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Remote Sensing

Shanghai: from the sky

Prepping for a field study in Rwanda and a few other places this week.

Knowing how to interpret a satellite photos and data from other mapping tools can help the team narrow down the most appropriate candidate cities and towns (it is tricky to identify the most relevant villages because there are so many and because it often takes a direct lead on the ground to select one village over another). It is especially useful for studies in far-flung places where the geography and layout is less well known and where the accuracy of other data sources cannot be ascertained. For example it is easy to pull population data for most cities online – but it is not always clear whether the data refers to the city center, the greater cosmopolitan area or an entire province. Scanning a map for urban spread including high and low-density housing can be a good reality check for expected population and density. Give or take cloud cover, it is possible to zoom in on individual buildings.

The breadth and granularity of data that is becoming available in many instances for the first time, giving the researcher new ways of reading candidate locales. Many types of data are overlaid onto maps, sometimes in real-time – traffic, photos, real-time messages, check-ins, each can give a sense of what is happening where, and helps focus the research.

As the in-field date draws closer the team will likely conduct more informal remote sensing exercises to fine tune their understanding of what is going on the ground. A map layer can be used to collate all the information in one place, and having the recently hired local fixers and guides contribute places of interest to the map layer helps calibrate them to the project requirements. (For more novice guides that may be nervous about working with a foreign team it is an easy way to ease them into the study and build confidence).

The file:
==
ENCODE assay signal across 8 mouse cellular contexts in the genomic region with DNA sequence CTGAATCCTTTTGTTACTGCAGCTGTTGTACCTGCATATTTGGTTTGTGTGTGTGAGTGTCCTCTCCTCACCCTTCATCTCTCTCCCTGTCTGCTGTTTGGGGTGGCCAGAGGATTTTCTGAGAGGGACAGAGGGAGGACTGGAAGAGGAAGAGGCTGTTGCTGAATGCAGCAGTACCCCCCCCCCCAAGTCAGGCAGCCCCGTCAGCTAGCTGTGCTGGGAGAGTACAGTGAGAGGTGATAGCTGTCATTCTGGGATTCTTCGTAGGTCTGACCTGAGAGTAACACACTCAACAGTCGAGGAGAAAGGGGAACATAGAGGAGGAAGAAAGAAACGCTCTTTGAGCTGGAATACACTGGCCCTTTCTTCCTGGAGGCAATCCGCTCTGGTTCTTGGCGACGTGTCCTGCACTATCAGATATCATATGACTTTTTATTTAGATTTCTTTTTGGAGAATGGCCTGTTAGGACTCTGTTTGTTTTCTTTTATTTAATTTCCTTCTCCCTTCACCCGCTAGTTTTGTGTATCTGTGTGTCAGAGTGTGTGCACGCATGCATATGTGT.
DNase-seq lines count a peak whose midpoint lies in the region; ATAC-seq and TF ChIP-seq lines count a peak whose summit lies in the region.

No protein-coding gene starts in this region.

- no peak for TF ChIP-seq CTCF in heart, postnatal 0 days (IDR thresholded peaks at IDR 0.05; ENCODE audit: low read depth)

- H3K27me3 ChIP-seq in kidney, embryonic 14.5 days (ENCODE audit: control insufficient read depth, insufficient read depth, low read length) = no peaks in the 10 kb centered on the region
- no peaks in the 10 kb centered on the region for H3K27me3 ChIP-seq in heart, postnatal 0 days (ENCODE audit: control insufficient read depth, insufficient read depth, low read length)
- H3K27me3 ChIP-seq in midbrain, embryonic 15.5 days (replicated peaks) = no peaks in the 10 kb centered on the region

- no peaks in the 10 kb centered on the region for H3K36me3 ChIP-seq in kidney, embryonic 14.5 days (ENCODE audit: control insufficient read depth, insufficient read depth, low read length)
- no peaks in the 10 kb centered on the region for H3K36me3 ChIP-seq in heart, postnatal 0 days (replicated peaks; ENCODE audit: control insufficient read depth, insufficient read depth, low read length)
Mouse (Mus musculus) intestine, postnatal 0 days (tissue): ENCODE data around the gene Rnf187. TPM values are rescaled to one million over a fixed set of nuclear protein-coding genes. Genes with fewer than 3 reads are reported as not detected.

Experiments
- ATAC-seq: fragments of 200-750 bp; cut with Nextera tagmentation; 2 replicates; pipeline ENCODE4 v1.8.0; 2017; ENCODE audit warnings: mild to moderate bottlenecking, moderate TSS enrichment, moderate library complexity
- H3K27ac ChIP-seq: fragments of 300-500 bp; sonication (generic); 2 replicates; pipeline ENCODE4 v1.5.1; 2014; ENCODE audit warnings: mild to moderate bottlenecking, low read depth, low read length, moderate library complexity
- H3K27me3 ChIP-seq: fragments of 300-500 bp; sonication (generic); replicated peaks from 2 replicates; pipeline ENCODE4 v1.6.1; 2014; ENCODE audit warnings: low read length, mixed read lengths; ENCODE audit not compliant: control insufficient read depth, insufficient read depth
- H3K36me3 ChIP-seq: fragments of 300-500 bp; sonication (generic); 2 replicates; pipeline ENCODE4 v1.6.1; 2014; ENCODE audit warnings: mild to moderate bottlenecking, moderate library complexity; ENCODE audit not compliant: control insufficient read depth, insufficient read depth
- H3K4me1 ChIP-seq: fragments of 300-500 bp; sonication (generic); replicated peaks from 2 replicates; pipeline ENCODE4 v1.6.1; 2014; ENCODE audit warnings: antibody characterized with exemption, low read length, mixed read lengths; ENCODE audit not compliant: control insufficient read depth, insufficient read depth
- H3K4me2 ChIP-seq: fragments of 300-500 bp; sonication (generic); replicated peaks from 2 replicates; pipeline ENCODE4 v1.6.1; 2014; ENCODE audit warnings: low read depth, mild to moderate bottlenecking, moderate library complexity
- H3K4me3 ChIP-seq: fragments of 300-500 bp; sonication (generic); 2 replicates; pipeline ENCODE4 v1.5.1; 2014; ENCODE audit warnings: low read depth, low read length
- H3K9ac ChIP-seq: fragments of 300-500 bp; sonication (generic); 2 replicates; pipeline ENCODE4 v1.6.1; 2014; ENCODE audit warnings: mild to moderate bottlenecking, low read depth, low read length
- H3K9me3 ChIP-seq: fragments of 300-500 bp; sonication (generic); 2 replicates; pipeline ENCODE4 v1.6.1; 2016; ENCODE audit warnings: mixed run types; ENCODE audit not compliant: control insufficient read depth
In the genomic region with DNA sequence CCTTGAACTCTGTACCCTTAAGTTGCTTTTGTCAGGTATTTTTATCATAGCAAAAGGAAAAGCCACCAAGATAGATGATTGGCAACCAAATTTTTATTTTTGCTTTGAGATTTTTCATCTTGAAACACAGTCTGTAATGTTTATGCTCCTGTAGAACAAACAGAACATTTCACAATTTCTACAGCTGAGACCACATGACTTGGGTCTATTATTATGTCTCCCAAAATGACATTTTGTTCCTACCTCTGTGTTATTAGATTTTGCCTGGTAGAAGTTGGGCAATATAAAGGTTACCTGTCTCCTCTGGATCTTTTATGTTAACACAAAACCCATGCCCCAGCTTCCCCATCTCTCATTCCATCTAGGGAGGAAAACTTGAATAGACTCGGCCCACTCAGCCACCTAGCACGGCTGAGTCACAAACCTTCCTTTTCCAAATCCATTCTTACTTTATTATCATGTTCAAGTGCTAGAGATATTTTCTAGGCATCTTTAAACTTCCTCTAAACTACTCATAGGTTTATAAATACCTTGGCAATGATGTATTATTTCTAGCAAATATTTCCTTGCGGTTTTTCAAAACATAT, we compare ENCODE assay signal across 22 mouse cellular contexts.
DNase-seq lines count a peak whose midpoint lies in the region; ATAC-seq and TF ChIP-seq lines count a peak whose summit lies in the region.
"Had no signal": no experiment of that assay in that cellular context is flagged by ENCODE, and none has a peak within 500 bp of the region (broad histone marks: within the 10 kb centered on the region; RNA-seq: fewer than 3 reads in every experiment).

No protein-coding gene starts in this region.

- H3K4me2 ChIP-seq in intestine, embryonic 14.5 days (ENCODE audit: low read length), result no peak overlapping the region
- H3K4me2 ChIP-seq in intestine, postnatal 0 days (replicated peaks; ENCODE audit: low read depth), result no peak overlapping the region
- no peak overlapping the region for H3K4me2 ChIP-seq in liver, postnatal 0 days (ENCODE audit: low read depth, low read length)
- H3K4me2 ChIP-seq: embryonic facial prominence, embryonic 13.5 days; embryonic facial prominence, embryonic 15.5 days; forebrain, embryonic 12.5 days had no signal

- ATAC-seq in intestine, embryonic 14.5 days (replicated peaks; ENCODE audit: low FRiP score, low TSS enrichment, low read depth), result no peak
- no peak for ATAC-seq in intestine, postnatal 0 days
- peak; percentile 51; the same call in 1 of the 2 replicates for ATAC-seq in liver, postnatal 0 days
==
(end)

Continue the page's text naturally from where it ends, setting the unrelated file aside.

Additional remote sensing prior to the study can hone in on:

  • * The likely traffic rhythm and flow in different parts of the city.
  • * Building a working knowledge district names, landmarks and places of interest.
  • * Likely residential areas that represent the target demographics.
  • * Appropriate neighbourhoods to situate the team.
  • * Markets and other commercial and social hubs.
  • * Cultural landmarks: theatres, entertainment districts, red-light areas, and stadiums.

The more this information is allowed to bubble up during preparation, the more it feels natural to the team on arrival.

There are a few ways this will play out in the future perfect: the data will become every more granular; better connectivity will support more real time feeds to the point that most rerearch teams will have a designated “remote sensor” back at the studio collating, curating and disseminating data feeds; and quirky outliers such as being able to remote un-registered control drones for flybys, cameras mounted on autonomous vehicles.